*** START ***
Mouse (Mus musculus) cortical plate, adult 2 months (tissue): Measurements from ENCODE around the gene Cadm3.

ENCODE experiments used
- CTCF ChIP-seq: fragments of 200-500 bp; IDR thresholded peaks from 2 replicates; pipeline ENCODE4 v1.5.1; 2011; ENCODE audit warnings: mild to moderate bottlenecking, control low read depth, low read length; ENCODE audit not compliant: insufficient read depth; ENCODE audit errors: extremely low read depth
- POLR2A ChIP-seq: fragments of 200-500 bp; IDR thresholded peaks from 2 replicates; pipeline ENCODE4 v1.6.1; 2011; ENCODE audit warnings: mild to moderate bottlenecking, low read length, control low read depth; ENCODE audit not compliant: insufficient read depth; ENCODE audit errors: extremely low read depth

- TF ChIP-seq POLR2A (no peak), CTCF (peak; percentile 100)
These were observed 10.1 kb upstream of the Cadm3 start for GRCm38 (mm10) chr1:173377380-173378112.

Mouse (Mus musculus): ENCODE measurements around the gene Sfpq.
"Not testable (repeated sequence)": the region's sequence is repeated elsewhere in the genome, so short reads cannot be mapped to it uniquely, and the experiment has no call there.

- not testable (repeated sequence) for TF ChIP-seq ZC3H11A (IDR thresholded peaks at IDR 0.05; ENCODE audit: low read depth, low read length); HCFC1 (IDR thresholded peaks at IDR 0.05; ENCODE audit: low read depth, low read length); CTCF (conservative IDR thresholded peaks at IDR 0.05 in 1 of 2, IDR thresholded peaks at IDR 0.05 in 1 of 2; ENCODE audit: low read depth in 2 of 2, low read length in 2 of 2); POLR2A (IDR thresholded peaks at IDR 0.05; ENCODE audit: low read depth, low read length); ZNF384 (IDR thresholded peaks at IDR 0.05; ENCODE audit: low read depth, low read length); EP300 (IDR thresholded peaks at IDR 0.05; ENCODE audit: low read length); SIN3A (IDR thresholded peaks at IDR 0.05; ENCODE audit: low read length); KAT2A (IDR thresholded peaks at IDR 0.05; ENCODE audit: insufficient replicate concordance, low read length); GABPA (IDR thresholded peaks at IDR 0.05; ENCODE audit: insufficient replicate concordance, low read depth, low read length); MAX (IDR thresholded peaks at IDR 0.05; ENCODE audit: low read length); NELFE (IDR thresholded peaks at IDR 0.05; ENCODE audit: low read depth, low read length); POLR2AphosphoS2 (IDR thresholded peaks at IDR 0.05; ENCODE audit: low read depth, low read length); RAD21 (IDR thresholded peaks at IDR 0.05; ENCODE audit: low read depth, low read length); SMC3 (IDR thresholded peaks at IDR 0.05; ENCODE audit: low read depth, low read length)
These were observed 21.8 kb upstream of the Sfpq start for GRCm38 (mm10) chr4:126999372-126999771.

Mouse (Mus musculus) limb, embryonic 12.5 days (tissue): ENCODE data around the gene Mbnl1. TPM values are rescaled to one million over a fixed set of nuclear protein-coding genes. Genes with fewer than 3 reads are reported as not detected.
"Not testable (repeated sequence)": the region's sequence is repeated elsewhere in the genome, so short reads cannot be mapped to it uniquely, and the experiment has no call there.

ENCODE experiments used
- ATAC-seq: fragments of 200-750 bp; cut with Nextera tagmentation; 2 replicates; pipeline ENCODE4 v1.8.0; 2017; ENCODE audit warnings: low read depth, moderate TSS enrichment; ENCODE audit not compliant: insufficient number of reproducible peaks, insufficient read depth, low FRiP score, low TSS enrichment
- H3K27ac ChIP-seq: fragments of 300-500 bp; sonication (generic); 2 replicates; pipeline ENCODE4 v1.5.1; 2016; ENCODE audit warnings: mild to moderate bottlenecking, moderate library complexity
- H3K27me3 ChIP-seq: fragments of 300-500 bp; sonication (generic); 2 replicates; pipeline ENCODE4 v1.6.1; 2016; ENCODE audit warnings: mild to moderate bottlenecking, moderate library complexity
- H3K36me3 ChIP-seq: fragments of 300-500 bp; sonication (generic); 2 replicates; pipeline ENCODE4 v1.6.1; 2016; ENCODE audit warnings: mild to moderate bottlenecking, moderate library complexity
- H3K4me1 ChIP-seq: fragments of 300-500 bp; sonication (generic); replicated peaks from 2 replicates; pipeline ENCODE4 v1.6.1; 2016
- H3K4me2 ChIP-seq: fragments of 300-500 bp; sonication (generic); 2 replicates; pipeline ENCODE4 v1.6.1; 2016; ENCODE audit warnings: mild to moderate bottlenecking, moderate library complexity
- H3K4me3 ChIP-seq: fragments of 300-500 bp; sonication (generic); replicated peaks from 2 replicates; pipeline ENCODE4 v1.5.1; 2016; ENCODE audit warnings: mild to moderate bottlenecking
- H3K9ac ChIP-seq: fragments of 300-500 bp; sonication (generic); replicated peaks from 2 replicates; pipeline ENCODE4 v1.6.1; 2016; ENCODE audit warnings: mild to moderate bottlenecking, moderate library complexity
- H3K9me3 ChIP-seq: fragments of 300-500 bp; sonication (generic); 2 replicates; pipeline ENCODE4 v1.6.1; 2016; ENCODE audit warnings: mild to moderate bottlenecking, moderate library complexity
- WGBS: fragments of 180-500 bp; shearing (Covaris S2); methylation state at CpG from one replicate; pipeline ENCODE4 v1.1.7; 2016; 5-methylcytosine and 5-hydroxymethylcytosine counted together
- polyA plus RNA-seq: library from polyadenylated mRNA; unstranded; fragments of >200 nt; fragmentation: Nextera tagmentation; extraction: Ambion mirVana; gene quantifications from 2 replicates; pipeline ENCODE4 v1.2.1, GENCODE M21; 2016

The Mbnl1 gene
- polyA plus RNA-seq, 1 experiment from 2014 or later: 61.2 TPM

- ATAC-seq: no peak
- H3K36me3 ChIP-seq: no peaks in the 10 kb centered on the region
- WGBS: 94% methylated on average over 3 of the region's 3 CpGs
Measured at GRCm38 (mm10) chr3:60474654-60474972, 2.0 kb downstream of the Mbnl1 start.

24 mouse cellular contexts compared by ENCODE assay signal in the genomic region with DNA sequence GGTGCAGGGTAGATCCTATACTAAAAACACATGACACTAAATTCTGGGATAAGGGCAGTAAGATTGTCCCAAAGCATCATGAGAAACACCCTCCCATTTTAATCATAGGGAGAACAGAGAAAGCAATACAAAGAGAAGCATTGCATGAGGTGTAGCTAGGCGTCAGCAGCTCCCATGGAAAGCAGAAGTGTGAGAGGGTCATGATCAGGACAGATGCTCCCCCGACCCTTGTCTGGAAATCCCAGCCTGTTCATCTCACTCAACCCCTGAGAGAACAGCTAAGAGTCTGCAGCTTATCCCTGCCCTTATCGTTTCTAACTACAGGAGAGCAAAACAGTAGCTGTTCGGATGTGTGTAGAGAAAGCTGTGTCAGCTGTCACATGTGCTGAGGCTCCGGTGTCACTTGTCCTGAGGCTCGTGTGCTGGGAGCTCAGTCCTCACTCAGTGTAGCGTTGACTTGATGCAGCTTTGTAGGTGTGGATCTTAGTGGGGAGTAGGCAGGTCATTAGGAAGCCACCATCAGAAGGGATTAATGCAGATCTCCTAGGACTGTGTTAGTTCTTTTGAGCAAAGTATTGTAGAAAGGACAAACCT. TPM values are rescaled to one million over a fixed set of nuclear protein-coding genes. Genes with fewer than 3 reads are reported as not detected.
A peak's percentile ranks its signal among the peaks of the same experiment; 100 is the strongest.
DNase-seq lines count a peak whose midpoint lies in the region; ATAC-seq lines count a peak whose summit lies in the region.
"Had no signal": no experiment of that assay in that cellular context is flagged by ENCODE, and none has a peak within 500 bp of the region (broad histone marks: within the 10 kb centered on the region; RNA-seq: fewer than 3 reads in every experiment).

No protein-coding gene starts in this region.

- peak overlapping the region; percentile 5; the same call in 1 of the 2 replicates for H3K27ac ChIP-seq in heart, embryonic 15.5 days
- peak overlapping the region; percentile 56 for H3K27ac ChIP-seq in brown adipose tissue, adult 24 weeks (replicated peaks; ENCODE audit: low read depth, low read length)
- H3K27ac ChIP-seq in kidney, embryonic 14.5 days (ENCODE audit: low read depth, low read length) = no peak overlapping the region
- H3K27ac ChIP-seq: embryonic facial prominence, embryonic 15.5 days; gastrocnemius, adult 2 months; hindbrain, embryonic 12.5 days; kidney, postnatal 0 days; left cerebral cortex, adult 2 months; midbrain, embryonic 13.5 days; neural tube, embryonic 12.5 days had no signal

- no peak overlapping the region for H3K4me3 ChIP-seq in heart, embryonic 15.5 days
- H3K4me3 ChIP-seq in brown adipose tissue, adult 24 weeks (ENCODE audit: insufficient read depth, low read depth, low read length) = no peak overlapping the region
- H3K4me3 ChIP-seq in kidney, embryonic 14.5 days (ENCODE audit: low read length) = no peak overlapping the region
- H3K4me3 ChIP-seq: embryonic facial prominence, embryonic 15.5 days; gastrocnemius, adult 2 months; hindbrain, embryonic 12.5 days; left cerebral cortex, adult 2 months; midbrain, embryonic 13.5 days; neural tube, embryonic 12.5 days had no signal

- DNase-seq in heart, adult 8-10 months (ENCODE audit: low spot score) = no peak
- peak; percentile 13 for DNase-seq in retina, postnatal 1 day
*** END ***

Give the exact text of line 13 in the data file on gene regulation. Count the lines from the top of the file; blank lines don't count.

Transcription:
ENCODE experiments used